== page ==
Unreal Geomorph Level-Of-Detail Notes

Erik de Neve - Epic Games, Inc.

Last updated May 19 1999


LOD tech introduction

The Unreal engine has always been able to handle large open spaces quite well, but with large sized scenes, and with multi-player deathmatch and team games as well, there is an increased risk of many actors being visible at the same time.
By using distance-dependent simplification, the speed penalty for rendering actor meshes diminishes greatly as their smaller size farther away allows them to be drawn using fewer polygons.

Unreal's new continuous-LOD (Level-Of-Detail) rendering offers a way to make the rendering of all polygonal actors in the engine scaleable, fully compatible with all existing static and animating mesh content.

Polygons gradually disappear in a sequence which is fixed at content-compilation time (building the .U files) for each mesh. Such a continuous sequence of shapes, known as a 'geomorph', is constructed by automatic evaluation of the shape of a mesh, notably edge sizes and surface curvature.

Unreal's unique smooth LOD morphing ability makes the culling of polygons less conspicuous, notably close up, and is achieved by preemptive shrinkage of mesh faces in an overlapping a-synchronous fashion, while the texture mapping is smoothly adapted also.

Version 224 LOD note for licensees and mod authors

The mesh LOD as active in Unreal 224 does not give the optimal achievable speedup, as it uses very conservative default LOD strength settings. This was necessary to achieve backward compatibility with the entire Unreal 1 content without the team having to go back and check/tweak the settings for individual meshes.
There is one arbitrary hard-coded global LOD factor which licensees can change in UnMeshRnLod.h:
FLOAT MeshVertLOD = 430.f ..........
Useful settings fall between 150 and 450; smaller numbers result in more aggressive LOD culling.The MLOD console command can be helpful for testing adjustment of this global strength interactively.
The optimal tradeoff between speed and detail for individual meshes can be tweaked to satisfaction further by using the mesh LOD script parameters explained below.

Console commands

Mainly for in-game testing purposes; to see the LOD-culling and morphing in action,set MLMODE 3, then zoom in with the sniper rifle (or directly using the FOV command) to see how the distant meshes are simplified, then fly closer in slomo+ghost mode to see it morph into full detail again.
On the UT bots, you can see the backpack appear, an antenna suddenly extends upwards, the microphone snakes its way back around the head, etc.
Click here for some sample screenshots.

A strength scaling factor centered on 1.0, to scale the strength of the LOD culling -
higher values strengthen the LOD fall-off with distance.

 0    Draw everything at full (or at MLFIX-ed) detail.
 1    Normal level-of-detail mode
 2    Disable smooth morphing.
 3    Ignore the field-of-view effect on LOD (great for debugging!)
 4    Disable smooth morphing, ignore field-of-view.

A float in the range 0.0-1.0 which, when in MLMODE 0, causes
all meshes to be drawn using this proportion of their vertices.

Mesh LOD script parameters

Here's a specific script variable example. None of these extra parameters are required.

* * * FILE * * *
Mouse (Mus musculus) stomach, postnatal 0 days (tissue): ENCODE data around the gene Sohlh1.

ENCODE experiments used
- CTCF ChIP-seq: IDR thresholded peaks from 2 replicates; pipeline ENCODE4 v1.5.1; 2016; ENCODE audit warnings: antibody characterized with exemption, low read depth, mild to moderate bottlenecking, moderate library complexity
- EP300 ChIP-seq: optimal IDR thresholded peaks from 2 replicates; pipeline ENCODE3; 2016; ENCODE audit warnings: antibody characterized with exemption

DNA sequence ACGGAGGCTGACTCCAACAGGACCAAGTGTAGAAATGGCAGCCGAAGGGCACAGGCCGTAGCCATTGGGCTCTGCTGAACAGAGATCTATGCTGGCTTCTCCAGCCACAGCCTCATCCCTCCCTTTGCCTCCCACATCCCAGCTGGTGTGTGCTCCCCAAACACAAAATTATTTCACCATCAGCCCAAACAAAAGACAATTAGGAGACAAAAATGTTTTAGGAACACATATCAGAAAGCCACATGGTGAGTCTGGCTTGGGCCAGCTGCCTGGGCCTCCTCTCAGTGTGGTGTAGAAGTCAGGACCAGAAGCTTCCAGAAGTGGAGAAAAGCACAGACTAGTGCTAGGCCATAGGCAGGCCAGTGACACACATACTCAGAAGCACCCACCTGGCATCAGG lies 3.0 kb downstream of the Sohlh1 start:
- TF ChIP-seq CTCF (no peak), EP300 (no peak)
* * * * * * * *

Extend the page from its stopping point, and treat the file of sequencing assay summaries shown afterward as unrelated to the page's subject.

LOD importing can be on or off by default (depending on how it is hardcoded in UnEdSrv.cpp)


MESH IMPORT parameters:

MLOD Boolean , meshLOD switch ( if 0, the mesh will always be rendered at full detail ).
Always use MLOD=0 if you want to disable any detail loss, rather than putting extreme STRENGTH or MINVERTS values in the LODPARAMS.
LODSTYLE A bit field with switches to change the style of building the pre-collapse sequence.
By default, none of these bits are set.
Useful ones right now are 8 and 2 in particular.

1: Value curvature over length.
2: Protect the edges of doublesided polygons - like the CTF flags.
4: Try to respect texture seams more. Use this if there is too much 'stretching' going on.
8: Value length over curvature. Needed for unwelded, multi-element, or otherwise 'open' meshes like the new superhealth.
16: Translucent polygons will be collapsed less early in the LOD sequence. (Broken in the 224 code base.)
LODFRAME When there are multiple animation frames, you can pick a representative one other than the default 0th frame
to be sampled for generating the collapse sequence.
LODNOTEX If set, causes texture coordinates to be ignored when importing.
Results in modest memory and performance savings for complex environment-mapped meshes.
LODOLD Maintain the original order of animation vertices as they are imported. If active, this means some internal reorganization will be done at load time, instead of compile time.
Included to make differential patching of older content feasible.

MESH LODPARAMS parameters:

STRENGTH Per-mesh linear LOD scaler. Default = 1.0. Tweak this higher for more aggressive LOD-culling, lower if you see the mesh distort too early .
MINVERTS The minimum number of vertices you want your mesh to always retain at the farthest distances. Useful for some really simple objects (boxes, trees, birds...) that need to look good even at a fair distance.
MORPH 0.0 for no morphing, any other value up to 1.0 indicates the proportion of vertices that are allowed to contribute to the smooth morphing.
More means less popping, but at the cost of more CPU time. Useful values are 0.25 - 0.4, the default is currently 0.3.
ZDISP In world units ( the standard player height is 60 ) this pushes away the distance at which the LOD culling kicks in. More precisely, the fraction of vertices drawn scales with
the distance Z as follows: 1 / ( STRENGTH * (Z - ZDISP) ), where (Z-ZDISP) is clamped at a minimum of 1.0.